For Colored Girls Who’ve Endured Enough Degradation & Whose Sunshine Does Not Always HAVE TO Follow A Tsunami: A Colored Girl’s Plea To Other Colored Girls and Hollywood’s Traffic Lights

I’ve re-written this particular piece from a more experienced perspective. I wanted to share it in the hopes that it will begin a deeper discussion among young Black Women and get us to really thinking about our purpose and worth. Please enjoy, discuss, and reblog.

Be encouraged. Get lifted. ;)


Let’s be clear the original choreopoem, “For Colored Girls Who Have Considered Suicide When The Rainbow Was Enuf” was an interestingly weaved tapestry of our stories. Stories in which many of us could write a few pages in each or every chapter. The turmoil, anguish, and stress that We, Colored Girls endure. I get it. I enjoyed bits of it, even. It made me realize that there’s a depth that I have yet to reach in my own poetry. But did it move me? Well, I didn’t rave. I did not exclaim in awe of its genius when I initially read/saw it. The ‘Lady In Green’ poem stuck out to me a few years later as I came to understand what she was speaking to a bit better, having gone through my own version of her story. I could dig it.

Now, I was completely against seeing Tyler Perry’s “For Colored Girls” when it came out in 2010. If I heard one more person tell me that because I’m Black I MUST go support the film, I was going to scream. I resent that. I don’t have to do ANYTHING for the simple fact that I’m Black. My argument: “IF the trailer moves me and the storyline appears to be something I’m interested in then yes, I’ll see the film.” Whether it’s a Black, White, Yellow, or Red-produced film, if it is quality and engaging, I’ll support it with bells on.

I saw the trailer for “For Colored Girls.” It did not move me. My sister, my friends, acquaintances all told me to just see the film. That it would change my life. I didn’t give in to what they were saying but I wanted to see if my original idea of what it would be about turned out to be true. So I hushed my inner rebel, sat down, and watched it.

I came away from it with a very basic appreciation when I first watched it. I believe Tyler Perry did an incredible job of intertwining these women’s stories. It was reminiscent of “Crash” and “Brooklyn’s Finest” in that way. He did an incredible job of showing basic human emotions and situations in such a real and far-reaching way. He knows his way around a script and women’s issues, that’s for sure. And I applaud him for his efforts. The guy is brilliant.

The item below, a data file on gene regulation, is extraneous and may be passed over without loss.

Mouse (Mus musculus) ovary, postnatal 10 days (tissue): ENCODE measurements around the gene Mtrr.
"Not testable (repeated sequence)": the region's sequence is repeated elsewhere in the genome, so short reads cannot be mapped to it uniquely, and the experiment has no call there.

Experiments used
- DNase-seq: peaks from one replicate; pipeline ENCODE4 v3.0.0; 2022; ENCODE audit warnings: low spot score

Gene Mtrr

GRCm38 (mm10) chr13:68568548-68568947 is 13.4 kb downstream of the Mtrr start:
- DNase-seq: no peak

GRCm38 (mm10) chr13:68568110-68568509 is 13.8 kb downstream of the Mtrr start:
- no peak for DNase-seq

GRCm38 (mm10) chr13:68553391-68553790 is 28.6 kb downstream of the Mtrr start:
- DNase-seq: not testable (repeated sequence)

What plagues me is the idea in Hollywood and THE WORLD that Black women are forever struggling. That if we do get a break, if we do manage to ascend to the realm of the upper-class then we’re all B-words who only maintain what we’ve got by keeping everyone else under our Louboutins. We’re always the sex-crazed whore who inside is still a very mentally bruised molested adolescent, or the below-poverty-level mother who stays in an abusive relationship, or the Mamie figure “fat, Black, and happy,” shuckin’ and jivin’.” We are raped. We are beaten. We are consistently hurt by men until we are “Mad Black Women.” In our silly youth, we are the “ride or die chicks.” We are our bodies at best, and illiterate hood rats at worst.

I watched the film once more February 2011 to help myself get into character for a play I was performing in. That time I connected with it much more than the first time. I let go of my deep resentment of how Black Women are consistently portrayed and I just allowed the film to wash over me. I saw pieces of me in the mannerisms and tears and stories of each of the women on screen. But I also saw lightyears beyond it all. This connection and transcendence allowed me to ROCK my performance in ‘The Evolution of the Black Woman’ by Camille D. Jackson in February 2011. And I wanted to revisit what it was that moved me about the film and how it relates to Black Women today.

Unlike pretty much everyone else who saw the film, the part that most moved me was when Phylicia Rashad’s character, Gilda, tells Kimberly Elise’s character, Crystal, “You’ve got to take responsibility for some of this. How much responsibility you take is up to you but you’ve got to take some of it…. There’s too much life wrapped in your voice. You’ve got to get up from here.”